Iran’s President Accuses Israel of Assassinating Nuclear Scientist to Provoke War in Mid East.

Photo: Sputnik. Mohsen Fakhrizadeh, a senior Iranian physicist and rocket. scientist, was killed in a brazen daylight ambush attack on his convoy while traveling along a rural road about 175 km east of Tehran. Iran almost immediately blamed Israel for the assassination. Tel Aviv has not made any formal statements on the matter.
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TEHRAN, Iran–December 14th, 2020–Israel’s assassination of Iranian nuclear scientist Mohsen Fakhrizadeh was aimed at destabilizing the region and provoking war in the final days of the “ill-fated Trump presidency,” President Hassan Rouhani announced Monday, making the comments at a press event.

Emphasizing that “the region’s stability” was of great importance to Iran, Rouhani warned that Tehran nonetheless reserves the right to retaliate for the assassination, but will do so at the time and place of its choosing.

Rouhani also commented on the potential for a Biden administration to rejoin the Joint Comprehensive Plan of Action (JCPOA) nuclear deal scrapped by Donald Trump, saying the agreement was not “open to renegotiation,” and that Biden was “well aware of” that fact.

According to the president, the only option left for the US is to rejoin, and not to demand any changes related to missiles or regional issues. The former, he said, are “totally out of the question.”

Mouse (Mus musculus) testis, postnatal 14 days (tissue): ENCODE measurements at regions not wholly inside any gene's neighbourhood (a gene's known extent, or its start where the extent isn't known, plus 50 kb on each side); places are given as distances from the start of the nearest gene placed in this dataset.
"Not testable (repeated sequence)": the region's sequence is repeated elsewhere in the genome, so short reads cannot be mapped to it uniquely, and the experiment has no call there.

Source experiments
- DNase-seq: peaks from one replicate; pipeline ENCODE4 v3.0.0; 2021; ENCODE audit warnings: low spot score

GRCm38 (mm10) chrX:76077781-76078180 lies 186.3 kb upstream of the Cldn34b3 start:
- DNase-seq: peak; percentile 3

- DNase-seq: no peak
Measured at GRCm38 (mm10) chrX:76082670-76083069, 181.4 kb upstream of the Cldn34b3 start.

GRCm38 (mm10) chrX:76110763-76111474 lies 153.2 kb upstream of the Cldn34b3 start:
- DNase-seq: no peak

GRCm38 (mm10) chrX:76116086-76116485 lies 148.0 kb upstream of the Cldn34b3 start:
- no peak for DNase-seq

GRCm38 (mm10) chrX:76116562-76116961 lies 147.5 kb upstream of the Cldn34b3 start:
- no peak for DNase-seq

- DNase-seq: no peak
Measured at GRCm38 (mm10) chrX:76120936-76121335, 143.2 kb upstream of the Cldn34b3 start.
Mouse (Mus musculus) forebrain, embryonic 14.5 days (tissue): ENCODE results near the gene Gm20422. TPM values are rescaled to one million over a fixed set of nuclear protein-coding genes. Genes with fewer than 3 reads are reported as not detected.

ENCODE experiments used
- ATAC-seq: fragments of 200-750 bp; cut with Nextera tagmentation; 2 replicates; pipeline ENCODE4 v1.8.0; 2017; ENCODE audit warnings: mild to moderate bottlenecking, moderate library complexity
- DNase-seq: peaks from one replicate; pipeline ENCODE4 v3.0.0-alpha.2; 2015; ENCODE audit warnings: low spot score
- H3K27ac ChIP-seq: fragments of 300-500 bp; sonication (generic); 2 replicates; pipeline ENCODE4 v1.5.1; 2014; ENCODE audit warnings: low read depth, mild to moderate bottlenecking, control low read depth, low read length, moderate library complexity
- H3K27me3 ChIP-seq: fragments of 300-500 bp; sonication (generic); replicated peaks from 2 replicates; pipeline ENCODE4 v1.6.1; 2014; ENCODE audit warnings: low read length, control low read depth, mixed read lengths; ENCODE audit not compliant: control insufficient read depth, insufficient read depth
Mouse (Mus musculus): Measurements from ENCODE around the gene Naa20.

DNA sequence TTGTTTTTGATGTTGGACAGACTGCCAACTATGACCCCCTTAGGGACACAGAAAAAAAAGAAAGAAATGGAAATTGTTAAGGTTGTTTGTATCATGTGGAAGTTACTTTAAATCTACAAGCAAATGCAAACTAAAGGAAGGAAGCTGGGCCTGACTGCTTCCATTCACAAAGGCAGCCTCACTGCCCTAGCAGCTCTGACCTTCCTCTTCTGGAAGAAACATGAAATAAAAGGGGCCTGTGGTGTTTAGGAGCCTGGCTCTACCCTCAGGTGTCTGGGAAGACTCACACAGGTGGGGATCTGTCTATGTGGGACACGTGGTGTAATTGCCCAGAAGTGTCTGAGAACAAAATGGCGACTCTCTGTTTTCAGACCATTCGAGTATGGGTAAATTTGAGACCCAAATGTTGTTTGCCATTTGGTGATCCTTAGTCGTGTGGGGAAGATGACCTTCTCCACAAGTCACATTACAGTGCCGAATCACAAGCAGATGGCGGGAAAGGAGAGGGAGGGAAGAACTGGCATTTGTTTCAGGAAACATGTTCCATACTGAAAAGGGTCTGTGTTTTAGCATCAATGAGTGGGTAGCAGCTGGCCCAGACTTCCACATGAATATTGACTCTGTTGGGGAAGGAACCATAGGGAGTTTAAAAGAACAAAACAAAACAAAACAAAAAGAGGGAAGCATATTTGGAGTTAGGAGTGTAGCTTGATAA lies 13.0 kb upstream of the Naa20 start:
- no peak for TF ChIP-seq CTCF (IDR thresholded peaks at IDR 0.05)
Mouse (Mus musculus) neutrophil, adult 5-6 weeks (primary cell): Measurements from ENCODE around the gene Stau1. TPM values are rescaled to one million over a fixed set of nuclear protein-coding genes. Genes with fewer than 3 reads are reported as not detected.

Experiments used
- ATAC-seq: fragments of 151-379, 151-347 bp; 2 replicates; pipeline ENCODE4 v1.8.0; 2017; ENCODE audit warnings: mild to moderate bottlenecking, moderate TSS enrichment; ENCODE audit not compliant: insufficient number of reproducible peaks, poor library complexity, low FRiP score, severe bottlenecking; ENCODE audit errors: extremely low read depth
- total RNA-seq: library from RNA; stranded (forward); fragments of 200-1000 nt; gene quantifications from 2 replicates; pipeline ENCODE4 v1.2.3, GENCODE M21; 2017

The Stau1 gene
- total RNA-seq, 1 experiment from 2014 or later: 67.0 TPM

Asked about whether Iran is considering making financial compensation a condition for the JCPOA, Rouhani said that while there was a great deal for the US to pay for, starting with the 1953 CIA coup d’état, setting compensation as a precondition would only ensure that sanctions remain in place for several more years. First, he said, the parties to the JCPOA must return to the agreement and lift anti-Iranian sanctions.

Rouhani also commented on Iran’s plans for oil exports in the coming year, saying he’d ordered the oil ministry to prepare to produce 2.8 million barrels of oil per day, with some 2.3 million bpd of that expected to be exported. Iran’s crude exports reached 2.15 million pbd in the aftermath of the JCPOA’s signing in 2015 before dropping to 600,000-700,000 pbd in 2020 amid US sanctions pressure and threats to bring Iranian crude exports down “to zero.”

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